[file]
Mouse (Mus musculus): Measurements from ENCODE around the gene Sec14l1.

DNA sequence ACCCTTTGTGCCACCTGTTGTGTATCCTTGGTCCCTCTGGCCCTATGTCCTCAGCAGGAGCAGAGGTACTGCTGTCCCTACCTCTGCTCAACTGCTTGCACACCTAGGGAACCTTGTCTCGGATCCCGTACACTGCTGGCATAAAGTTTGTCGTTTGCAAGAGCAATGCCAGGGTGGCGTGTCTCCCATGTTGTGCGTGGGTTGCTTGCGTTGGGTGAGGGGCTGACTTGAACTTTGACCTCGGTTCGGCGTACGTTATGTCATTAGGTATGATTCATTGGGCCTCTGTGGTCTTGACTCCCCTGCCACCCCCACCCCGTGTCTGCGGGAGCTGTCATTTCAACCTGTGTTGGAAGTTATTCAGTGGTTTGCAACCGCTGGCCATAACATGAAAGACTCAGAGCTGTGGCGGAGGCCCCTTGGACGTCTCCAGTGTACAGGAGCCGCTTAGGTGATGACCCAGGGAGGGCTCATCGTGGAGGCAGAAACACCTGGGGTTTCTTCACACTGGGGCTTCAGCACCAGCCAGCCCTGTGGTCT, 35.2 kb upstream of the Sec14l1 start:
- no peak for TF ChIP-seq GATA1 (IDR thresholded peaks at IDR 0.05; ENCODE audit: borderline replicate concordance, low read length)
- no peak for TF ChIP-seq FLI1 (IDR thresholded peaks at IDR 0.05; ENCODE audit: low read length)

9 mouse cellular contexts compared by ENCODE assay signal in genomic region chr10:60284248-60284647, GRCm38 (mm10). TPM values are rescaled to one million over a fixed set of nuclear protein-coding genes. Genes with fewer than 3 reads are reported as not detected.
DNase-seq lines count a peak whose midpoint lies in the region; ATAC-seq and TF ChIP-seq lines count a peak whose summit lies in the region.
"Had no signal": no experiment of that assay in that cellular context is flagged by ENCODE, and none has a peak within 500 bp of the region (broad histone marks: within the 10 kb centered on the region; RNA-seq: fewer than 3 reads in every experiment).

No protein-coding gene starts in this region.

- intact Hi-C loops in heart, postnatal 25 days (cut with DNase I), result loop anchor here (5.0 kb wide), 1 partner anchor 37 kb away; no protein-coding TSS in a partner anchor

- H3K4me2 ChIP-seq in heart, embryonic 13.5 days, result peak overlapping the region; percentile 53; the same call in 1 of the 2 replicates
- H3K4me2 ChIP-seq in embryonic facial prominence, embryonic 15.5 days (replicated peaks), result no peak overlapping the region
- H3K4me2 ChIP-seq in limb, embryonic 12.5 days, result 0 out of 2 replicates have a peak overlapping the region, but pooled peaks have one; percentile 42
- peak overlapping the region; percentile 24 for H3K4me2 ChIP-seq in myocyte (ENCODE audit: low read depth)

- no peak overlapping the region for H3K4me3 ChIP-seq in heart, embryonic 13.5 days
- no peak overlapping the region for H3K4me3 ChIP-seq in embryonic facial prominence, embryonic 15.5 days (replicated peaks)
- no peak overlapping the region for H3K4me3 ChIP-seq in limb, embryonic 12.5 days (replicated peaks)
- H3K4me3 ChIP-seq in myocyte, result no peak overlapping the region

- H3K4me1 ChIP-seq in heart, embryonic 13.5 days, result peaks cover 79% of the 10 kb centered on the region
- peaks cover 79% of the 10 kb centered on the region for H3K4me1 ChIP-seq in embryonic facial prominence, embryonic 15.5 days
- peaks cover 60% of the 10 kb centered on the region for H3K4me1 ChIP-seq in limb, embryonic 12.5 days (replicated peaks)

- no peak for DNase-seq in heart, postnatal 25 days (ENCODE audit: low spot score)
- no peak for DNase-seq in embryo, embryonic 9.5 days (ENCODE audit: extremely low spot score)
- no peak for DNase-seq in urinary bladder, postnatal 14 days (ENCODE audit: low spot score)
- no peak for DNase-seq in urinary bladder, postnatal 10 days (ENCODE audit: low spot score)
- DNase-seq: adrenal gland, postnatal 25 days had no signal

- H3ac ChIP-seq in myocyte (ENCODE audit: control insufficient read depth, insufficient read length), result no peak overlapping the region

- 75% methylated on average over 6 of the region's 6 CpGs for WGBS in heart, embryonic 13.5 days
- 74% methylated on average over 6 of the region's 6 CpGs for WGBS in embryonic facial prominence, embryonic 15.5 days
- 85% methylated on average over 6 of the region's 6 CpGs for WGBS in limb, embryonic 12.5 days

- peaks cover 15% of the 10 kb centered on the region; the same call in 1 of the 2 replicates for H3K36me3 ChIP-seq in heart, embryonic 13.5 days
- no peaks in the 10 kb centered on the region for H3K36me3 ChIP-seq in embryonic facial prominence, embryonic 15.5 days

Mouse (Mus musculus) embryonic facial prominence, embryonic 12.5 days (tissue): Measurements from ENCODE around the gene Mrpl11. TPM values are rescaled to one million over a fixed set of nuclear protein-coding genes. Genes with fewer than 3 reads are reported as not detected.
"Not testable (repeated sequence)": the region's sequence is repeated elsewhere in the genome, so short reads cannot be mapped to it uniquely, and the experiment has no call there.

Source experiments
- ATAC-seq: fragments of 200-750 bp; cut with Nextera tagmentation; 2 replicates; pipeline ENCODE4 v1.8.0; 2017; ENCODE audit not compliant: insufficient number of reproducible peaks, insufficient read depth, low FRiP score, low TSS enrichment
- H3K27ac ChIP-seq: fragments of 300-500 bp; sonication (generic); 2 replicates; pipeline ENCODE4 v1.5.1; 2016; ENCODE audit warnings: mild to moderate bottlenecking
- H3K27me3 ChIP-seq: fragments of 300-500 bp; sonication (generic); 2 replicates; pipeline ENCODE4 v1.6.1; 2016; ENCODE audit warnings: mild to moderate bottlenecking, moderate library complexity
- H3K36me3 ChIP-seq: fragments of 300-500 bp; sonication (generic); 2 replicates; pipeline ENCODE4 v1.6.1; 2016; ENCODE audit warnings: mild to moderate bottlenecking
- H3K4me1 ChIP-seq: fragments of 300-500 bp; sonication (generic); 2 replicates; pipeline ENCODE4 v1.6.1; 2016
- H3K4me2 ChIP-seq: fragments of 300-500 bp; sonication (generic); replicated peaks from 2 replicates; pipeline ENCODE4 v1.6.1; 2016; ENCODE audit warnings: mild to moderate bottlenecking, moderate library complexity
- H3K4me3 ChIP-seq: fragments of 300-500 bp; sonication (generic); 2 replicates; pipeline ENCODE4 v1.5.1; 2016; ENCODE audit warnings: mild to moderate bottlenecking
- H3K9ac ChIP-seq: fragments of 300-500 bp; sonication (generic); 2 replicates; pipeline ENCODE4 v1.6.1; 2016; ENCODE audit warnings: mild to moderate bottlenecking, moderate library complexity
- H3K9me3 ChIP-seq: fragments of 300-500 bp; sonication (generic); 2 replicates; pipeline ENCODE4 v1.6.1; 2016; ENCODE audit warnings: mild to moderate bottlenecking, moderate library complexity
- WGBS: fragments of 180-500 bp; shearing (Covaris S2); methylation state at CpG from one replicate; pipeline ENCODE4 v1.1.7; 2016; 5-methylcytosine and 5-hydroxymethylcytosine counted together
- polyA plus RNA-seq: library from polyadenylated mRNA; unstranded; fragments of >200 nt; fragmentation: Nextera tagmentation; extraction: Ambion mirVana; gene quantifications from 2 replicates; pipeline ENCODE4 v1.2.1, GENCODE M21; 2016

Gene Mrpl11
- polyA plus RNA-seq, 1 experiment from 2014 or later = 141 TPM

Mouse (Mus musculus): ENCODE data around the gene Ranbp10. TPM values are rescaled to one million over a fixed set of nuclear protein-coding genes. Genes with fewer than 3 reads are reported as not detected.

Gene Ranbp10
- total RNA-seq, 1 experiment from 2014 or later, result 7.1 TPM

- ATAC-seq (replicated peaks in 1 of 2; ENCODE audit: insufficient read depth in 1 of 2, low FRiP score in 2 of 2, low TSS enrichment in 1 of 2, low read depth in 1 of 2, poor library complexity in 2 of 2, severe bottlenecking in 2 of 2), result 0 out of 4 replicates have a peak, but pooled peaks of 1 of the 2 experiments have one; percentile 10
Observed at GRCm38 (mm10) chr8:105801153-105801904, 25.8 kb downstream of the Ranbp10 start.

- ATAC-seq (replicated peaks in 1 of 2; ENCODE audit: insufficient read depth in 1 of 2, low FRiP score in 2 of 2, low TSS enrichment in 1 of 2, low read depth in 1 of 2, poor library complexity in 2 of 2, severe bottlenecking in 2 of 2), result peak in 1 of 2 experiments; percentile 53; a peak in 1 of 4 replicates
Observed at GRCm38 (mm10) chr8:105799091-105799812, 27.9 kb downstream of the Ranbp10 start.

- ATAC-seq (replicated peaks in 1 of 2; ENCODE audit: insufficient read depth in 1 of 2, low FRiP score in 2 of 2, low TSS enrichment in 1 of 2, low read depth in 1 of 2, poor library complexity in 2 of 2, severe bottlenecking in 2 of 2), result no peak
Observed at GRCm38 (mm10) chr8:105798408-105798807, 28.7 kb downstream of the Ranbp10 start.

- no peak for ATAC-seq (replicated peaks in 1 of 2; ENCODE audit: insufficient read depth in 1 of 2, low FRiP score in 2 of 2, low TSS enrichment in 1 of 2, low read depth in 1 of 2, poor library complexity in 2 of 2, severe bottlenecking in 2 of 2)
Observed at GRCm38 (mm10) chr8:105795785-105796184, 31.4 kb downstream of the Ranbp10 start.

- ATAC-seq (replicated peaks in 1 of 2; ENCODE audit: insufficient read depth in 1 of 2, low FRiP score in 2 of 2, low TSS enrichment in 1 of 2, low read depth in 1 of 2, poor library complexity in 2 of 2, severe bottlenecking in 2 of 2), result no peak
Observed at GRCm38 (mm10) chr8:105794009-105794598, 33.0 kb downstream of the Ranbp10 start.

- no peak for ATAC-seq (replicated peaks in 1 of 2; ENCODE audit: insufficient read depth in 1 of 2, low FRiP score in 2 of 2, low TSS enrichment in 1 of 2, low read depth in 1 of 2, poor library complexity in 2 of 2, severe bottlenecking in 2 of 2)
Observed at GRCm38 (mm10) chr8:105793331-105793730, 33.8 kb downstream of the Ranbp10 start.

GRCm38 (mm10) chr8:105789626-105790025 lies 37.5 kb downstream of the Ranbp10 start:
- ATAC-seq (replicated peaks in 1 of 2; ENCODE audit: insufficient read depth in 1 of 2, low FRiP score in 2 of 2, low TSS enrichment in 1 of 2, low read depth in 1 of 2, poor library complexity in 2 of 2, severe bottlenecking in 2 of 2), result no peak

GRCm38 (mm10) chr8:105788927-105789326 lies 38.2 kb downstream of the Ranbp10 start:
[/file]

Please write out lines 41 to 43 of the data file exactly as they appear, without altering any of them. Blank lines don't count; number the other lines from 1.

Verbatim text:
- H3K4me3 ChIP-seq: fragments of 300-500 bp; sonication (generic); 2 replicates; pipeline ENCODE4 v1.5.1; 2016; ENCODE audit warnings: mild to moderate bottlenecking
- H3K9ac ChIP-seq: fragments of 300-500 bp; sonication (generic); 2 replicates; pipeline ENCODE4 v1.6.1; 2016; ENCODE audit warnings: mild to moderate bottlenecking, moderate library complexity
- H3K9me3 ChIP-seq: fragments of 300-500 bp; sonication (generic); 2 replicates; pipeline ENCODE4 v1.6.1; 2016; ENCODE audit warnings: mild to moderate bottlenecking, moderate library complexity